Khruangbin: "We never intended to sound like anything but us"

Khruangbin: "We never intended to sound like anything but us"

With origins in Thai-funk, Middle-Eastern psychedelia, and classic soul music, it's no wonder both fans and critics alike find it a somewhat strenuous task putting their finger on a definitive description of Khruangbin's music. Considering they've cultivated a diverse and vehemently loyal global fanbase, I suppose it's an entirely irrelevant exercise. 

Championed by Father John Misty, Bonobo, and Massive Attack, artists that themselves have achieved ongoing mainstream success, the Texan three-piece look to welcome a similar trajectory. Despite the regular struggles to pronounce their band name that is; admitting that if they had the foresight to anticipate their fortunes, they'd have chosen a simpler moniker. Personally, however, I'm utterly pleased they didn't as it's entirely indicative of their genre-bending and melting-pot aesthetic that initially tickled my fancy.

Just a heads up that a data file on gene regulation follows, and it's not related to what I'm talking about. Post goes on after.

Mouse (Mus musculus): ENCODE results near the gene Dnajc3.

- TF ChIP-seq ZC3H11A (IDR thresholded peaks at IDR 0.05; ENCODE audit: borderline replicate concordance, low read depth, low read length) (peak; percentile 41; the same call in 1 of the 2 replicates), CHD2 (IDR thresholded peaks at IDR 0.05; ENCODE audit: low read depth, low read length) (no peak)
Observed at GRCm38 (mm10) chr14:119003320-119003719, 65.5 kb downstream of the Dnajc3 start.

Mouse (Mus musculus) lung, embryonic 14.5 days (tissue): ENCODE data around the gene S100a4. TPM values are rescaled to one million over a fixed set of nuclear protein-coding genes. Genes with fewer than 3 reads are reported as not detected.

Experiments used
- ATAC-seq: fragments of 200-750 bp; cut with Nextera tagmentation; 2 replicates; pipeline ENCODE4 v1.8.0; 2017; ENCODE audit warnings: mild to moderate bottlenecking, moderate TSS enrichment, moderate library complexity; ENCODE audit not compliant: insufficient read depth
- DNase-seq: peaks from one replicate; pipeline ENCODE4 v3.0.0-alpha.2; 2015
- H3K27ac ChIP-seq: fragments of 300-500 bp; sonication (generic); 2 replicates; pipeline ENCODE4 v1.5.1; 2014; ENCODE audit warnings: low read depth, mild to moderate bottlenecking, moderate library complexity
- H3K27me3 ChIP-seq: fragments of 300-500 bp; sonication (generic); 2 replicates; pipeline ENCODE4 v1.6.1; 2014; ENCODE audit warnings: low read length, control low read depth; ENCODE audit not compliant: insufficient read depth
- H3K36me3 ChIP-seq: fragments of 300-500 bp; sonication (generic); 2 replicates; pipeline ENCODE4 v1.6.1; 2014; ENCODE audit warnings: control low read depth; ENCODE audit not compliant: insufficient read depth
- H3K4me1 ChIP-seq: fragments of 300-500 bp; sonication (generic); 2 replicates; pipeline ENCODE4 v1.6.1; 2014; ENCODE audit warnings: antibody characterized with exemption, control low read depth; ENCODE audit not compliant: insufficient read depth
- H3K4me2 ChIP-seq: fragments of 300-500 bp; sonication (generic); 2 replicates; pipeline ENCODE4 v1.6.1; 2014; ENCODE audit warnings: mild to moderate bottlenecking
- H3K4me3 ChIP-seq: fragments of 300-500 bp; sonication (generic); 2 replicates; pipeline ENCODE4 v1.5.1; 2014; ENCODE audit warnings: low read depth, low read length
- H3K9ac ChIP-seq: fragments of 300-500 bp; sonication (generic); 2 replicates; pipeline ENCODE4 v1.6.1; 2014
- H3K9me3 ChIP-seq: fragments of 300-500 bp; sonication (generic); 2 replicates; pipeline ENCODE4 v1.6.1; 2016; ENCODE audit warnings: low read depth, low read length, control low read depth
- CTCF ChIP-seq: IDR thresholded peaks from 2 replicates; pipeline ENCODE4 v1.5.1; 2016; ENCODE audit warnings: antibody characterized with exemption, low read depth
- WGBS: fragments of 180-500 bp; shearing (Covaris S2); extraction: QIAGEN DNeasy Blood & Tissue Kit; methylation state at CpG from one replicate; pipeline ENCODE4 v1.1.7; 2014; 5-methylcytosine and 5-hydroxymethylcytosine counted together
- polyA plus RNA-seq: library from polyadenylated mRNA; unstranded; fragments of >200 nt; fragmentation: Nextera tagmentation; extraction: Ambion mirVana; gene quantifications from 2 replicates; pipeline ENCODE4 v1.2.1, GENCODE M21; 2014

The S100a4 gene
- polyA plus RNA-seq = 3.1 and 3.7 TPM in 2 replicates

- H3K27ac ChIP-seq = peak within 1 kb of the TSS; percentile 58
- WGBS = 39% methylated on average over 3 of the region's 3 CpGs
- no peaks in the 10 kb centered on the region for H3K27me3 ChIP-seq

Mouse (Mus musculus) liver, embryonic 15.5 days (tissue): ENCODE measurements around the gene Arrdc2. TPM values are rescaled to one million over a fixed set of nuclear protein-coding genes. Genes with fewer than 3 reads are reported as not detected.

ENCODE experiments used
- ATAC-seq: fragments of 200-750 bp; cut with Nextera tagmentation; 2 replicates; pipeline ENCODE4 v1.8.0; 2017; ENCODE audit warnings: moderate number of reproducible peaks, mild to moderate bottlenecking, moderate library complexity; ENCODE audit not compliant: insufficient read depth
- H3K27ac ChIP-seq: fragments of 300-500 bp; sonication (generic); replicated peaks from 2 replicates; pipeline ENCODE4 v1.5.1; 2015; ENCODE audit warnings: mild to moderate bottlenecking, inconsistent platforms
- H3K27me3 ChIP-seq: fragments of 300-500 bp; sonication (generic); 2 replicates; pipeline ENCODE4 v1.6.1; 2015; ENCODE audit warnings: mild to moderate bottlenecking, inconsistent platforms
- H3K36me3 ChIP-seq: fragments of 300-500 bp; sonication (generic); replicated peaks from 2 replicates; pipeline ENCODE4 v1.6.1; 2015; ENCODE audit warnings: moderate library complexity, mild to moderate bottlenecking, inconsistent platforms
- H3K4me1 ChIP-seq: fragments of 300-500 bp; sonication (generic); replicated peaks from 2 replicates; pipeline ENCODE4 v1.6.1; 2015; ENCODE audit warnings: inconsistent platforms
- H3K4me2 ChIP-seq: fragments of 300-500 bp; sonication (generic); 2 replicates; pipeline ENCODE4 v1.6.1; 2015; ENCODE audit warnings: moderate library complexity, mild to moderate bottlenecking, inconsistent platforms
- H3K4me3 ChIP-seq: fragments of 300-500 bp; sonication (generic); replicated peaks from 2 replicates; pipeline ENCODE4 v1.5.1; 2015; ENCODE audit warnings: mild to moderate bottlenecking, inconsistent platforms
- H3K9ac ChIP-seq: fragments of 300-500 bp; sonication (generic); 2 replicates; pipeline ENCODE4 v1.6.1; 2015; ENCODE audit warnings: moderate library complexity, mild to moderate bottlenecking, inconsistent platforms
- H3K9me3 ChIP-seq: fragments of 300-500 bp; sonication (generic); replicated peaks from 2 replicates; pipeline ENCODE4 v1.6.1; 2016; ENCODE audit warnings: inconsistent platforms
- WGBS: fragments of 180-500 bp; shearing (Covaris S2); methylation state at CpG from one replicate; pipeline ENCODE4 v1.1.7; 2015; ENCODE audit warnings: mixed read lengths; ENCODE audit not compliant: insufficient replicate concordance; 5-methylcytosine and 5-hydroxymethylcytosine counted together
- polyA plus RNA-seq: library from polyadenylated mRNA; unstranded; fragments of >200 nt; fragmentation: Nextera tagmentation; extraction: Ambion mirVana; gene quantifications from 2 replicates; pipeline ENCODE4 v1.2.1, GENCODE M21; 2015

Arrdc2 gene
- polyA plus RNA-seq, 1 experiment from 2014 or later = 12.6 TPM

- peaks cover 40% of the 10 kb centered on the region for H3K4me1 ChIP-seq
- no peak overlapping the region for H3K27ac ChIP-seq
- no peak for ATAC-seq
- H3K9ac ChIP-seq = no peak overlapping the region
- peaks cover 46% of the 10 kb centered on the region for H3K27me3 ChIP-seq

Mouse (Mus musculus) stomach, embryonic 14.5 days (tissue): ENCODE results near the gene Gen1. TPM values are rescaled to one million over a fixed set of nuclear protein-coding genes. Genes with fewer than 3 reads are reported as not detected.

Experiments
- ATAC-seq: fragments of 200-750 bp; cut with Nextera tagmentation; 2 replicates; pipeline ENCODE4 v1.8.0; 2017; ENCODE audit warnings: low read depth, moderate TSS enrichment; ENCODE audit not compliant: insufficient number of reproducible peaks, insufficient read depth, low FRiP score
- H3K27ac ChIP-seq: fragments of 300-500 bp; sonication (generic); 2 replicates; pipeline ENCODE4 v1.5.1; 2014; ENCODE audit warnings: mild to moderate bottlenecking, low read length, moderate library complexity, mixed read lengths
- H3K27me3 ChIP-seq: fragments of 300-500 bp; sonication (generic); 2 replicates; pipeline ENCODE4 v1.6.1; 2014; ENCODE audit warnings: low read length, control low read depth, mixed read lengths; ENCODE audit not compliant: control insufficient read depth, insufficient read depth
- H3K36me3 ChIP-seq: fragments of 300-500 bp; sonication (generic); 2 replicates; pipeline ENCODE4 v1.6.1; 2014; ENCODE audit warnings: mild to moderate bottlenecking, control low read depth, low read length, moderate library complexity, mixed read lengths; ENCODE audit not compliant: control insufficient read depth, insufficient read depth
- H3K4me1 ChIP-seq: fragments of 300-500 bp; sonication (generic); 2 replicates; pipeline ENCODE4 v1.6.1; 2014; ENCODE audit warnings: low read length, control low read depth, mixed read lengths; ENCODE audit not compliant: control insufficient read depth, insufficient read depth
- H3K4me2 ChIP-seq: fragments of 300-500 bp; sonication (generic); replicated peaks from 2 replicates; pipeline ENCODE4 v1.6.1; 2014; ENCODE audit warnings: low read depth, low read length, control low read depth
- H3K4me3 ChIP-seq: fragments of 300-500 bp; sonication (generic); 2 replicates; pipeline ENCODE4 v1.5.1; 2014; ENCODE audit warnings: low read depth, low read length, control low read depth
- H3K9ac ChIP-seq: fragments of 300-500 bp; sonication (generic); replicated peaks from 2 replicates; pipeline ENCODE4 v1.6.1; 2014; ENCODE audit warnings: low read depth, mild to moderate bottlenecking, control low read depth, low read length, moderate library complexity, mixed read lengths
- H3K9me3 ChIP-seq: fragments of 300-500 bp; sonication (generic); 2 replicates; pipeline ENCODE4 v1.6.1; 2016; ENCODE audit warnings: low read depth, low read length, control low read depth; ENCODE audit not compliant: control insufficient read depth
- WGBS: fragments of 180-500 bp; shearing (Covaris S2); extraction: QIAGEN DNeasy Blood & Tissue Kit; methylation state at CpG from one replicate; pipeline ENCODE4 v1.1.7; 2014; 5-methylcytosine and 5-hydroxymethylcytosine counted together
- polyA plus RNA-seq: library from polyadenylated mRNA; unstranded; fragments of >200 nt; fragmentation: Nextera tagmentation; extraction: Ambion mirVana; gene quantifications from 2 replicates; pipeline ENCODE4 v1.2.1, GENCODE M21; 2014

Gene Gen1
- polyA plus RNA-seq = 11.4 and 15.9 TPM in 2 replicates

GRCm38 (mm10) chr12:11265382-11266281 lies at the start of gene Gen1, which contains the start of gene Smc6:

The release of Con Todo El Mundo earlier this year pushed Laura Lee (bass/vocals), Mark Speer (guitar/vocals), and DJ (drummer) firmly into the spotlight, with the trio embarking on their biggest UK headline tour to date. Before their sell-out show at London's Roundhouse in October, I caught up with them to natter about their influences, cover versions, collaborations, and potential forays into fashion.

So, to start us off, how did Khruangbin as a band come about?

Laura Lee: Mark and DJ had been playing in church together for nearly a decade. I'd met Mark through a mutual friend and bonded immediately over a love of Afghani art and music. He invited me to join he and DJ in one of their weekly hangouts on a Tuesday after their church rehearsal, and I never left. The three of us had dinner every Tuesday night for three years before I'd ever picked up a bass. Once I did and decided I wanted to start a band, it became clear that it was going to be the three of us.